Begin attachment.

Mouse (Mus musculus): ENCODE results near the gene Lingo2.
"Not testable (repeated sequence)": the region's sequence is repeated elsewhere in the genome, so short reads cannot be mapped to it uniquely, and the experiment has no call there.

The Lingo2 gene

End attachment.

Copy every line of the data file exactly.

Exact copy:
Mouse (Mus musculus): ENCODE results near the gene Lingo2.
"Not testable (repeated sequence)": the region's sequence is repeated elsewhere in the genome, so short reads cannot be mapped to it uniquely, and the experiment has no call there.

The Lingo2 gene